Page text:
• Lambert, Josh, and Lori Harrison-Kahan, eds. Special Issue: Finding Home; The Future of Jewish American Literacy Studies. MELUS 37.2 (2012).

    The most recent overview of the field, this special issue’s introduction addresses the current state of the field—suggesting its institutional instability might be a source of its strength—and the issue includes articles and reviews that reflect methodological trends in contemporary scholarship.

  • Liptzin, Sol. The Jew in American Literature. New York: Bloch, 1966.

    Ranging from the colonial era to the first postwar decade, and treating both Jews’ self-representations and their depiction in the literary works of non-Jews, Liptzin’s study, with a bibliography of relevant primary sources, remains a useful one-volume overview of the field as a whole.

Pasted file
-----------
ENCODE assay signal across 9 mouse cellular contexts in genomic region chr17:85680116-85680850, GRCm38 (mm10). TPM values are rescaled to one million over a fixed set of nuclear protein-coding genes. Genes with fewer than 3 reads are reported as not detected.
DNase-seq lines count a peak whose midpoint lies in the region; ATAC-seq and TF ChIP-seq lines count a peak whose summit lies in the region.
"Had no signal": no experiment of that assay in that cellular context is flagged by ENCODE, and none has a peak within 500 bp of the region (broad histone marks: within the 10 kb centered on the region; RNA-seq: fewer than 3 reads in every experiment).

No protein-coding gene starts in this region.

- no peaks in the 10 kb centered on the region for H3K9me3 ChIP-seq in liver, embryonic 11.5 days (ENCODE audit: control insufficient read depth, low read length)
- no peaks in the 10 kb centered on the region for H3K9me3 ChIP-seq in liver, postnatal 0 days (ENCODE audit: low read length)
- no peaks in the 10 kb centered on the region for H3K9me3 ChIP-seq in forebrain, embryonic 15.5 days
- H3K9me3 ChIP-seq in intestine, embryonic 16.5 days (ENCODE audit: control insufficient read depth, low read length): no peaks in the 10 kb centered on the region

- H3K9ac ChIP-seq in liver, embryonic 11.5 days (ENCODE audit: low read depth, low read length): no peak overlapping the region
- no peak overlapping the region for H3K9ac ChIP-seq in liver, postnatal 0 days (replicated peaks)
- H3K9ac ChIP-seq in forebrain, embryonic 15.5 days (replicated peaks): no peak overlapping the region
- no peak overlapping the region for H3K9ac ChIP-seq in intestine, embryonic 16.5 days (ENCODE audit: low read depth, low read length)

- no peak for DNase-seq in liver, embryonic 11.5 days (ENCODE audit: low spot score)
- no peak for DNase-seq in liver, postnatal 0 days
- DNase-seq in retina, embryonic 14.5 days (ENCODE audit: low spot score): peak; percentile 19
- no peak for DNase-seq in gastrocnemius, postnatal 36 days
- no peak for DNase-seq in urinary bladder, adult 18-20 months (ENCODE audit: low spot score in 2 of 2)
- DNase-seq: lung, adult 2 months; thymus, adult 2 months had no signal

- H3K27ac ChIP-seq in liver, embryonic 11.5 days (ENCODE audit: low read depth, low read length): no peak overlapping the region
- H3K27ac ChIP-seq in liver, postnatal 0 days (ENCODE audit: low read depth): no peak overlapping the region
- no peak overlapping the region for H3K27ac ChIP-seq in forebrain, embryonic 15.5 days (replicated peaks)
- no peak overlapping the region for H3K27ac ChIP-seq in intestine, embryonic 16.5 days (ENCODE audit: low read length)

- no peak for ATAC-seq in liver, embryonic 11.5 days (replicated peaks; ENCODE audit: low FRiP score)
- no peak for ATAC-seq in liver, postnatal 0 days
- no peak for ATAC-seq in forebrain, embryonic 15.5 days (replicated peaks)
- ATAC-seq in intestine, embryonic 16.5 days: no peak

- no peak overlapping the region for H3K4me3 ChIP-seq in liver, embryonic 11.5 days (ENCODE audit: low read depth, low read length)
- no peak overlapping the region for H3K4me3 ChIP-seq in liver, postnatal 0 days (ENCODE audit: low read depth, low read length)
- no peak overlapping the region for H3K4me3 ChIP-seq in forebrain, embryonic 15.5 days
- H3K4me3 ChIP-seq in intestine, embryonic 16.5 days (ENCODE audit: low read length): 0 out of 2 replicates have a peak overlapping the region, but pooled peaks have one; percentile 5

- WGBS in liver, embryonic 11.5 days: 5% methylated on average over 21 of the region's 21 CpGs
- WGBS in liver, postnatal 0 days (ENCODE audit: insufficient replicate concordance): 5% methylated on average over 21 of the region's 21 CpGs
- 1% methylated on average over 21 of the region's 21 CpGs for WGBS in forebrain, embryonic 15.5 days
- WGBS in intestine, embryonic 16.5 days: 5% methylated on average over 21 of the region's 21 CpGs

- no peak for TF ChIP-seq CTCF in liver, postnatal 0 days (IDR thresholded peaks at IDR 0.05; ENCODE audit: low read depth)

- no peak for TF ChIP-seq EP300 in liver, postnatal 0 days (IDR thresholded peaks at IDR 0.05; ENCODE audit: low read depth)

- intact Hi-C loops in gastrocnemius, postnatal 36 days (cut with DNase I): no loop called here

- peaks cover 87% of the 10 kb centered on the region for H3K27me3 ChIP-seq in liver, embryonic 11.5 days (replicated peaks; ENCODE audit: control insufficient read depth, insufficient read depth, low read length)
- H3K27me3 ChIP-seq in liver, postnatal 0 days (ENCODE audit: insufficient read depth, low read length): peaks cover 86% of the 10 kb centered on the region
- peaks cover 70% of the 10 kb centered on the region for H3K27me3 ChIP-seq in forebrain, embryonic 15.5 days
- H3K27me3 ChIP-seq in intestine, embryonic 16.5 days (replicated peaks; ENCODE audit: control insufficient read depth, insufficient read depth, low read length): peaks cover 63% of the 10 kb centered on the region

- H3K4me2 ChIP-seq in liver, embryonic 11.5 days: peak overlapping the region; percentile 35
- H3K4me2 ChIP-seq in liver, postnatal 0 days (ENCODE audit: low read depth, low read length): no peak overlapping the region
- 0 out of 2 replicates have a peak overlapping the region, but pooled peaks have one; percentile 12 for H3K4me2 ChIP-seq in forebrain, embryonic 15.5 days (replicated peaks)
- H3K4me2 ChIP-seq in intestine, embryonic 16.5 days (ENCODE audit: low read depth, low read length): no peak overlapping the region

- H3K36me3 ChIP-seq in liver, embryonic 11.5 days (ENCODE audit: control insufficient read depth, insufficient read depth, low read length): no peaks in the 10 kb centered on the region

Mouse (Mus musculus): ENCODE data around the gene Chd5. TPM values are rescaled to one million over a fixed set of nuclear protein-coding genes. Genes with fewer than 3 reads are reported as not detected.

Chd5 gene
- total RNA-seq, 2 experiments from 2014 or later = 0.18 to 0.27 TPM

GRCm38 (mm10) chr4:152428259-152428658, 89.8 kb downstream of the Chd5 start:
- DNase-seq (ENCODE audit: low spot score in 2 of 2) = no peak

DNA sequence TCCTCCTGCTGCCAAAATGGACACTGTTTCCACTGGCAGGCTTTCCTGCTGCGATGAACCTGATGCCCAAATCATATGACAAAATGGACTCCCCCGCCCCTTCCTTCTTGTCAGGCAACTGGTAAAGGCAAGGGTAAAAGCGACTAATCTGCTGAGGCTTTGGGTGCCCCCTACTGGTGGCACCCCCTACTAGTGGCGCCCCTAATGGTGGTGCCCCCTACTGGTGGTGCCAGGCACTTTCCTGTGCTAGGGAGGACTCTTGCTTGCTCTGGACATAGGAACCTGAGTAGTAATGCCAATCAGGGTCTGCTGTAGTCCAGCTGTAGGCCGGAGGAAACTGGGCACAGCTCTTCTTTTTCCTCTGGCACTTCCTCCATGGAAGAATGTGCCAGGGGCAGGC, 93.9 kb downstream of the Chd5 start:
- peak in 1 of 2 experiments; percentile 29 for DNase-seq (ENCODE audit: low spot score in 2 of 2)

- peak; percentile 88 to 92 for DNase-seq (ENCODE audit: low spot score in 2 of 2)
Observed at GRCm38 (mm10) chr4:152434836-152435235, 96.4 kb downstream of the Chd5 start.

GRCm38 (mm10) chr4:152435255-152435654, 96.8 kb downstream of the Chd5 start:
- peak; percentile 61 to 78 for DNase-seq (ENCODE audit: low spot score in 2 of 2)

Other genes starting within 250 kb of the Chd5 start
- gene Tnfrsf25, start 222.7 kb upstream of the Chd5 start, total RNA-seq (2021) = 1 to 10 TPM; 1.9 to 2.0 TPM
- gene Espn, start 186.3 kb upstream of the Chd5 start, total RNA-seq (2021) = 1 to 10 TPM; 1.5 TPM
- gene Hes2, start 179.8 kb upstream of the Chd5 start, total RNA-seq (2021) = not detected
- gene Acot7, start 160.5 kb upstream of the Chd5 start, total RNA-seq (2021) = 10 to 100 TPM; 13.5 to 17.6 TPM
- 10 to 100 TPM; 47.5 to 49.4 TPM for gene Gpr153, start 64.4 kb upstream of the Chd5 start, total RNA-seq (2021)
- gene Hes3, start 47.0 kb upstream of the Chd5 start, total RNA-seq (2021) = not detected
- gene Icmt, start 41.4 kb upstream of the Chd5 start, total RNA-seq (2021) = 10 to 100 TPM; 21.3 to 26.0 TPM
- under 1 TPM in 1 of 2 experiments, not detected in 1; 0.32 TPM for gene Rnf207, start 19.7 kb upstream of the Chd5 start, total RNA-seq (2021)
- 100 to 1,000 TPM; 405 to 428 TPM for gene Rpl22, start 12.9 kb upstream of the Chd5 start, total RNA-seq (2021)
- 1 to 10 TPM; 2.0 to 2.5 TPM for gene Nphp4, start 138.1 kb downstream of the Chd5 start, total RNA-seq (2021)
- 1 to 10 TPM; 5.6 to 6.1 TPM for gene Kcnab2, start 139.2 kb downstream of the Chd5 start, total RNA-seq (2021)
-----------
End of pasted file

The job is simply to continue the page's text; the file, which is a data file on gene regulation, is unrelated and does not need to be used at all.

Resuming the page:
• Wirth-Nesher, Hana, and Michael P. Kramer, eds. The Cambridge Companion to Jewish American Literature. Cambridge, UK: Cambridge University Press, 2003.

    DOI: 10.1017/CCOL0521792932

    Recognizing the diversity of the field, this collection presents broad essays by distinguished contributors on many areas of scholarly interest within American Jewish literature. More pointed and argumentative than encyclopedia entries, these essays also include helpful lists of suggested readings.